Because I could not stop for Death

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Aemilia Dickinson. Daguerreotypus, circa Decembrem 1846 vel 1847 ineuns.

"Because I could not stop for Death" est poema lyricum ab Aemilia Dickinson compositum et primum in Poems: Series 1 (1890), poeta iam mortua, prolatum. Poema mortem tractat, quam describit hominem liberalem qui cum poeta ad sepulcrum in raeda lentus vehitur. Secundum Thomae H. Johnson editio variorum anni 1955, numerus poematis in opere Dickinsoniano est 712.

Summarium[recensere | fontem recensere]

Poema prolatum est post poetam mortuam anno 1890 in Poems: Series 1, congerie poematum Dickinsonianorum, a poetae amicis Mabel Loomis Todd et Thoma Wentworth Higginson in unum locum coactorum et editorum, ubi poema titulum "The Chariot" fert. Poema in sex tetrastichis consistit, versibus metro inter tetrametrum iambicum et trimetrum iambicum alternantibus. Tetrasticha 1, 2, 4, et 6 rimam terminalem in eorum versibus secundis et quartis habent, sed nonnullae sunt semirima vel rima oculorum. Tertium tetrastichon nullam rimam terminalem habet, sed verbum ring in versu secundo cum gazing et setting in versibus 3 et 4 congruit. Rima interna passim invenitur. Inter poematis figuras loquendi sunt alliteratio, anaphora, paradoxum, personificatio. Poema mortem describit hominem liberalem qui cum poeta ad sepulcrum in raeda lentus vehitur. Poeta etiam immortalitatem personificat.[1]

Textus[recensere | fontem recensere]

Verba Anglica Verba Latine reddita:

Because I could not stop for Death—
He kindly stopped for me—
The Carriage held but just Ourselves—
And Immortality.

We slowly drove—He knew no haste
And I had put away
My labor and my leisure too,
For His Civility—

We passed the School, where Children strove
At Recess—in the Ring
We passed the Fields of Gazing Grain—
We passed the Setting Sun—

Or rather—He passed Us—
The Dews drew quivering and chill—
For only Gossamer, my Gown—
My Tippet—only Tulle—

He paused before a House that seemed
A Swelling of the Ground—
The Roof was scarcely visible—
The Cornice—in the Ground—

Since then—'tis Centuries—and yet
Feels shorter than the Day
I first surmised the Horses' Heads
Were toward Eternity—

Morti quia consistere non potui—
mihi comiter consistitit—
Raeda solum nos tenebat—
et immortalitatem.

Lente gubernabamus—Trepidationem ignorabat
et ego reliqueram
laborem otiumque quoque,
ob eius humanitatem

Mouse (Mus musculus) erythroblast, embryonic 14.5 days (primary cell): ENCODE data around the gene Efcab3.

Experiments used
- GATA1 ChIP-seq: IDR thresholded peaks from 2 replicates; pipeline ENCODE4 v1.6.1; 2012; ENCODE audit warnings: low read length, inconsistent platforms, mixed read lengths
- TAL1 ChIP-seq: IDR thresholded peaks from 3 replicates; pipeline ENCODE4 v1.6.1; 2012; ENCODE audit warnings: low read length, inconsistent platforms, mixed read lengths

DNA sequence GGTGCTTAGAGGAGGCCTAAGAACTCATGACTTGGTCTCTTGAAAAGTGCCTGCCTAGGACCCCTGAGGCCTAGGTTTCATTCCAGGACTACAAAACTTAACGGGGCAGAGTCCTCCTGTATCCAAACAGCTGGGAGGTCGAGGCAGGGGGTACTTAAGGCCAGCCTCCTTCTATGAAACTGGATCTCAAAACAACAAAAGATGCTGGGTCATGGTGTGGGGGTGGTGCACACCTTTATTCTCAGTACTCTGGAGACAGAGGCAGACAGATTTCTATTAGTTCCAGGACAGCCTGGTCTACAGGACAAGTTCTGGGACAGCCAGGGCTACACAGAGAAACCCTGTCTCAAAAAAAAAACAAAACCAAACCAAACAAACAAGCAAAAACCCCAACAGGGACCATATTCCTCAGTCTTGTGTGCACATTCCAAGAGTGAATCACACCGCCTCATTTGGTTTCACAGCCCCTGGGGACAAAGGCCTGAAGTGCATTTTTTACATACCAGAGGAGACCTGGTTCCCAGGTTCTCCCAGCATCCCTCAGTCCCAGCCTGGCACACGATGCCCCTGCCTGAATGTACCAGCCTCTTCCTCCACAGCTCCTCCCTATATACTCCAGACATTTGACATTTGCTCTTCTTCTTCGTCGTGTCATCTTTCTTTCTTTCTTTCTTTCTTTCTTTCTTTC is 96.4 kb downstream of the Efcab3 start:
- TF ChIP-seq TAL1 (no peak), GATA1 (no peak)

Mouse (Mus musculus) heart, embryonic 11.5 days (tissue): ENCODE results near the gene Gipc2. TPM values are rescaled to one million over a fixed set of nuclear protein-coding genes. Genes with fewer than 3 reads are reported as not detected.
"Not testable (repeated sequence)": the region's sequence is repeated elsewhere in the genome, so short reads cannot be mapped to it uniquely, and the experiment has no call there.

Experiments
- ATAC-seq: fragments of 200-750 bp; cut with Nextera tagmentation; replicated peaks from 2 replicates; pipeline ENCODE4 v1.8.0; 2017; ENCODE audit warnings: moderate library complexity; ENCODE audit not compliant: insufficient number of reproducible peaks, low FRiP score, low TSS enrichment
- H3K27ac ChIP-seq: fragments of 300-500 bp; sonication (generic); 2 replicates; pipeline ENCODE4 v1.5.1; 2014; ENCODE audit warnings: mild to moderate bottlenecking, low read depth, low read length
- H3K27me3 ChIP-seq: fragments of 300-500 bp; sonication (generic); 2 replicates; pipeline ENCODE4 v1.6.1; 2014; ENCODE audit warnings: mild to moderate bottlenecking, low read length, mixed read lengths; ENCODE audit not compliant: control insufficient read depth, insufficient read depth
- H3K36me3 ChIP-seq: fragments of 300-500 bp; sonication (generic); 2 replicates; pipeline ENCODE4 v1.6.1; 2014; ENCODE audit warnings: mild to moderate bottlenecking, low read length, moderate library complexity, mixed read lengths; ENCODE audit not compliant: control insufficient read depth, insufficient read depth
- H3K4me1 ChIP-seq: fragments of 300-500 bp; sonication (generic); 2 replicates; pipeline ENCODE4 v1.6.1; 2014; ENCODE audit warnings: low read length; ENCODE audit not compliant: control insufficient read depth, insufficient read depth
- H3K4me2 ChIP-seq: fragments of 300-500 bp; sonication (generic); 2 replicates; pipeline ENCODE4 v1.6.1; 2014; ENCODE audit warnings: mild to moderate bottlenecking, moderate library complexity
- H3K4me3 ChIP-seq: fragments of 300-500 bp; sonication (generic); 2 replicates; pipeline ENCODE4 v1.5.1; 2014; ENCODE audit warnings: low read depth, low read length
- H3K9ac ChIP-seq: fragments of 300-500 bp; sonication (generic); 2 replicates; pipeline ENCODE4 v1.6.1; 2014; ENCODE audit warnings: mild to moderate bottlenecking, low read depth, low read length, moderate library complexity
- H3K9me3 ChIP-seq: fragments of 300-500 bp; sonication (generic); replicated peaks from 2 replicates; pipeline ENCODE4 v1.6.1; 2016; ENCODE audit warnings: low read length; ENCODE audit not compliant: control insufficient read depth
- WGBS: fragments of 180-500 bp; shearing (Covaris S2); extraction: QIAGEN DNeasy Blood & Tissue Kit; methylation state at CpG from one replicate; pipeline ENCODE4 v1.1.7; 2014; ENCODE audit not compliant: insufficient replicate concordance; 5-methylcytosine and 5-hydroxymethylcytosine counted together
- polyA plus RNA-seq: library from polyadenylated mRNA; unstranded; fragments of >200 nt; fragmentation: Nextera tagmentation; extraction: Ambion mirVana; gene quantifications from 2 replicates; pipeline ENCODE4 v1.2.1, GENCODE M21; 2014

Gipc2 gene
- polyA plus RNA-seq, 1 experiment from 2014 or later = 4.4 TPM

Praetervehebamur scholam ubi contendebant pueri
recessu—in harena
Agros graminis intuentis praetervehebamur—
Solem occidentem praetervehebamur—

vel potius—nos transgrediebatur—
Rores trementes frigidique fiebant —
pro sola aranea, mea stola—
meum pallium—solum tulle

Moratus est ante domum quae videbatur
tumor terrestris—
Tectum vix cerni potebat—
corona—in humo—

Ex eo tempore—sunt saecula—sed tamen
die breviora videntur
cum primum suspicarer capita equorum
ad aeternitatem conducere—

Iudicium criticum[recensere | fontem recensere]

Allen Tate, poeta et editor litterarius Americanus, de poemate anno 1936 ait:

"[Poema] se praebet, melius quam omnes res alias quas [Dickinson] scripsit, peculiare eius mentis ingenium. . . . Si verbum maximum in poesi ullam rem significat, hoc poema est unum ex maximis lingua Anglica compositis; emendatum est usque ad singula ultima agens. Rhythmus exemplar actionis pone poema suspensae poemati motu impertit. Omnis imago est subtilis, et praeterea non solum pulchra, sed cum notione principali inextricabile fusa. Omnis imago omnem aliam extendit et amplificat. . . . Nemo poeta elementa [huius poematis] excogitare potuit; solum poeta magnus eis tam perfecte utere potuit. Domina Dickinson fuit mens profundus ex profunda cultura scribens, et cum ea ad poesim accederet, accessit certo."[2][3]

In musica[recensere | fontem recensere]

Poema ab Aaron Copland in musica positum est in carmine duodecimum Twelve Poems of Emily Dickinson eius circuli carminum. Item ab Ioanne Adams in parte altera Harmonii eius symphoniae choralis. Item a Nicolao J. White in re in una parte pro choro et orchestra camerata. Item a Natalia Merchant et Susanna McKeown in carmine eiusdem nominis.

Notae[recensere | fontem recensere]

  1. ""Because I could not stop for Death": Study Guide" .
  2. Anglice: "[The poem] exemplifies better than anything else [Dickinson] wrote the special quality of her mind. . . . If the word great means anything in poetry, this poem is one of the greatest in the English language; it is flawless to the last detail. The rhythm charges with movement the pattern of suspended action back of the poem. Every image is precise and, moreover, not merely beautiful, but inextricably fused with the central idea. Every image extends and intensifies every other. . . . No poet could have invented the elements of [this poem]; only a great poet could have used them so perfectly. Miss Dickinson was a deep mind writing from a deep culture, and when she came to poetry, she came infallibly."
  3. Tate 1936, pp. 14-15.

Bibliographia[recensere | fontem recensere]

  • Ernst, Katharina. 1992. "Death" in the Poetry of Emily Dickinson. Heidelburgi: C. Winter Universitaetsverlag. ISBN 3533044904, 3533044912.
  • Johnson, Claudia Durst, ed. 2013. Death and Dying in the Poetry of Emily Dickinson. Detroiti :Greenhaven Press. ISBN 9780737763751, 9780737763768.
  • Ottlinger, Claudia. 1996. The Death-Motif in the Poetry of Emily Dickinson and Christina Rossetti. Francofurti et Novi Eboraci: Peter Lang. ISBN 0820431834.
  • Pockell, Leslie M., ed. 2009. 100 Essential American Poems. Novi Eboraci: Thomas Dunne Books. ISBN 9780312369804, 0312369808.
  • Tate, Allen. 1936. Reactionary Essays on Poetry and Ideas. Novi Eboraci: C. Scribner's Sons.

Nexus externi[recensere | fontem recensere]